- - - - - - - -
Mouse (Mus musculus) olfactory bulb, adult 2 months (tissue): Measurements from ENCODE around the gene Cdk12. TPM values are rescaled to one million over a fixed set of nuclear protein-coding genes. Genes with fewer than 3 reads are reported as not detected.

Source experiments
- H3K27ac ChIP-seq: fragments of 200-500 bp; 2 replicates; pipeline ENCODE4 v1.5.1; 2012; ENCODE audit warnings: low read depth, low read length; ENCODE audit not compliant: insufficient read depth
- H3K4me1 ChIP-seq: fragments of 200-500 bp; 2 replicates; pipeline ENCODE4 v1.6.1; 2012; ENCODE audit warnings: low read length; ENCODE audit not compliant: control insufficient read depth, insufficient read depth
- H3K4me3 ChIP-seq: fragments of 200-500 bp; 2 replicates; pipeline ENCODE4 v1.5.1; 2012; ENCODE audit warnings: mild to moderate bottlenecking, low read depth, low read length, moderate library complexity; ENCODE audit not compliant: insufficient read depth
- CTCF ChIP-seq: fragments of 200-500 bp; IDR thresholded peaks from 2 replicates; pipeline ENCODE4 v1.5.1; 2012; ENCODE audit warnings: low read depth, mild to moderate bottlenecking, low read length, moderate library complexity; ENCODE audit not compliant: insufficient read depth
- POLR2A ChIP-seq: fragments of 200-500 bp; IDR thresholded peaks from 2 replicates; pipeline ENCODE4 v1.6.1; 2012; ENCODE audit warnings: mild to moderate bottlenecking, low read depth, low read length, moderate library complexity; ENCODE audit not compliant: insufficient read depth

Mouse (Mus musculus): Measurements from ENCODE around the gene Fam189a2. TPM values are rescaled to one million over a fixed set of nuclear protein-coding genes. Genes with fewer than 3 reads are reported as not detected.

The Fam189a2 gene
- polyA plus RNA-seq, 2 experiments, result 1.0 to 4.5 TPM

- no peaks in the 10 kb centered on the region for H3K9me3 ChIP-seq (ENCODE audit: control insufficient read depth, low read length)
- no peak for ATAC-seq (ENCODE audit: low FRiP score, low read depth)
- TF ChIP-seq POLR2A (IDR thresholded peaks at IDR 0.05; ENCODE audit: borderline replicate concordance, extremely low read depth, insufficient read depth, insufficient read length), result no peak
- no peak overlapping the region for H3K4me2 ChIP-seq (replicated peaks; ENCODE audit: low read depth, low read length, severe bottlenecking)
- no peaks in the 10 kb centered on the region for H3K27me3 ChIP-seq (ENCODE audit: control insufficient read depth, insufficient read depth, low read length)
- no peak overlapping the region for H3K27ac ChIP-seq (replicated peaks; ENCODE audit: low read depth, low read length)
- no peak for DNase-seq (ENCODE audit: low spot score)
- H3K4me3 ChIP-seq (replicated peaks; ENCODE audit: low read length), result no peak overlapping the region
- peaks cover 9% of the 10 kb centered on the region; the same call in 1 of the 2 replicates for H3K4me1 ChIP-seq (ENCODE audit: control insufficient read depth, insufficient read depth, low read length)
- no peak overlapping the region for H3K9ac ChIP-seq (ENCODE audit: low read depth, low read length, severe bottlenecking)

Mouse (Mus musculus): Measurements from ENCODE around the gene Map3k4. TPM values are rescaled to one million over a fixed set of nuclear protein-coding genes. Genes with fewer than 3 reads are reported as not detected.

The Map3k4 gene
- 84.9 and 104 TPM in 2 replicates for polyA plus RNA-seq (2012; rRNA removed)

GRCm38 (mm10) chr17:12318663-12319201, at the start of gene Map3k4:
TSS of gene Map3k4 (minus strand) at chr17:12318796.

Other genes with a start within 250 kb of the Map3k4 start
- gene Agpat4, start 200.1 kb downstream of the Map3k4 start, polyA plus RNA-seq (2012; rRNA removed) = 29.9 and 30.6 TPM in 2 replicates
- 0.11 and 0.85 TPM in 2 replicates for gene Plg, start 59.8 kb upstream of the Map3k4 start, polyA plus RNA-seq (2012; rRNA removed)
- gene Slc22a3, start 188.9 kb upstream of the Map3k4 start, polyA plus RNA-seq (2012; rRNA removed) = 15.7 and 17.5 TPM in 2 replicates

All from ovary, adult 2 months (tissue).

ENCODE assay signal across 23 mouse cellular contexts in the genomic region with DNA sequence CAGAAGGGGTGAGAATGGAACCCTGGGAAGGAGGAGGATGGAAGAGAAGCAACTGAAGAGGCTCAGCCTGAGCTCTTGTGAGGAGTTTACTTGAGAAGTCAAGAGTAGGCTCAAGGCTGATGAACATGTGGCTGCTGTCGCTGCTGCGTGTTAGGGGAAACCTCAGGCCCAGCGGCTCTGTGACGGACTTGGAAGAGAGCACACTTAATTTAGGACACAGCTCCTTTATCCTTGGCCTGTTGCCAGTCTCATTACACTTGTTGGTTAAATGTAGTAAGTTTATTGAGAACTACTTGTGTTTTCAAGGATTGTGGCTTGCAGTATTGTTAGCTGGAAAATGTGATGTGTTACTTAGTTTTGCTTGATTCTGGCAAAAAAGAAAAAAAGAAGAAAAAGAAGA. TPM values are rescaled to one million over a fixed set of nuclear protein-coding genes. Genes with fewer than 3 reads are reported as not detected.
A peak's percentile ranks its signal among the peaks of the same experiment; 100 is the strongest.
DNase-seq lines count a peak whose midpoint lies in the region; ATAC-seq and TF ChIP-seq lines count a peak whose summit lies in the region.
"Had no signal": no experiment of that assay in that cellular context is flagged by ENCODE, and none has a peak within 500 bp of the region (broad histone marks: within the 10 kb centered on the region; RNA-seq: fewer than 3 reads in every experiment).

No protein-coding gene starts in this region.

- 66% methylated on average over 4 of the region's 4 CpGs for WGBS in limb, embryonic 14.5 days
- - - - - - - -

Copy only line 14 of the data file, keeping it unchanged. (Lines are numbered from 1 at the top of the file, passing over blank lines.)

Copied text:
- no peak overlapping the region for H3K4me2 ChIP-seq (replicated peaks; ENCODE audit: low read depth, low read length, severe bottlenecking)